3

Spatial Alignments

This chapter considers the positioning of panoramic sensors or panoramas in 3D space, defining and using world or local (e.g., camera or sensor) coordinate systems. The chapter also specifies coordinates and locations of capturing surfaces or panoramic images. The chapter starts with a few fundamentals for metric spaces, coordinate system transforms, or projections from 3D space into panoramic images, briefly recalling mathematical subject areas such as linear algebra, projective geometry, and surface geometry.

3.1 Mathematical Fundamentals

It is assumed that the reader already knows basic mathematical concepts such as typically taught in first or second year university classes. This section recalls such concepts and prepares for the formal discussion of panoramic sensors, but will not start at basic mathematical levels. For example, it is assumed that the reader is already familiar with basic vector and matrix algebra, or homogeneous coordinates (introduced in the 19th century by A. F. Möbius, and today of crucial importance, for example, in computer graphics or vision).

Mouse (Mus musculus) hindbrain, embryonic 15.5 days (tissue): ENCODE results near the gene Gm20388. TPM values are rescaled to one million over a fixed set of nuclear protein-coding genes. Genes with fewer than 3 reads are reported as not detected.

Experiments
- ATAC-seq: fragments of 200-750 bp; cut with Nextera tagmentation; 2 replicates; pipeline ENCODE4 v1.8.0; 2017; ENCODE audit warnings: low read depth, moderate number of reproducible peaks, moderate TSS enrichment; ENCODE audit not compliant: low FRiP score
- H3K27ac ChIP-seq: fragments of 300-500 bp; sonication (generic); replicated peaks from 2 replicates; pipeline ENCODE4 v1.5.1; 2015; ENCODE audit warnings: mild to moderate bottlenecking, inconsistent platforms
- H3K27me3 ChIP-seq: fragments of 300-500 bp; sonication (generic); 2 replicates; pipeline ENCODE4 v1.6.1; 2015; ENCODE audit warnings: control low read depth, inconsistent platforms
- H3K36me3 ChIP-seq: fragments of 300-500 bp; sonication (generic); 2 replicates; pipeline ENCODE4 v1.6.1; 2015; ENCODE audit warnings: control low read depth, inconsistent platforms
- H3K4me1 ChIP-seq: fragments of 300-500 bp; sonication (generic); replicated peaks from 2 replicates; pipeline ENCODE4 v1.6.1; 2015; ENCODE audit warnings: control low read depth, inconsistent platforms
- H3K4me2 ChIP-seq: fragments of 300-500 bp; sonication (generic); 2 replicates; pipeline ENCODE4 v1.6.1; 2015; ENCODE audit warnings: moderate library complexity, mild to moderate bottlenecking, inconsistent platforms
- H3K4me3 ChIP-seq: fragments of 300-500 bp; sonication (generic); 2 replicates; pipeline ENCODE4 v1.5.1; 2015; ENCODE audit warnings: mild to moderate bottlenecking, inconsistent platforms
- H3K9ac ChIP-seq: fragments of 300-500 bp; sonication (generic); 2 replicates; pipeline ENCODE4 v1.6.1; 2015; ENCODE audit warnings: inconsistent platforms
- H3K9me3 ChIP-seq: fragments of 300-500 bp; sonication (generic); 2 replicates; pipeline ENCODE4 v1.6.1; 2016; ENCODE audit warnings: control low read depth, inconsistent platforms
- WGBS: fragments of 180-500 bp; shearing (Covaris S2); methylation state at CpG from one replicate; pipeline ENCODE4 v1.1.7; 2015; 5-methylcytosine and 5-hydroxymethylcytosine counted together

This section also specifies the (default) notation used in this book.1 For example, by default we use Greek letters for angular values, and bold letters for points, vectors, or matrices. image is the set of all reals and is the set of all integers.

3.1.1 Euclidean Spaces and Coordinate Systems

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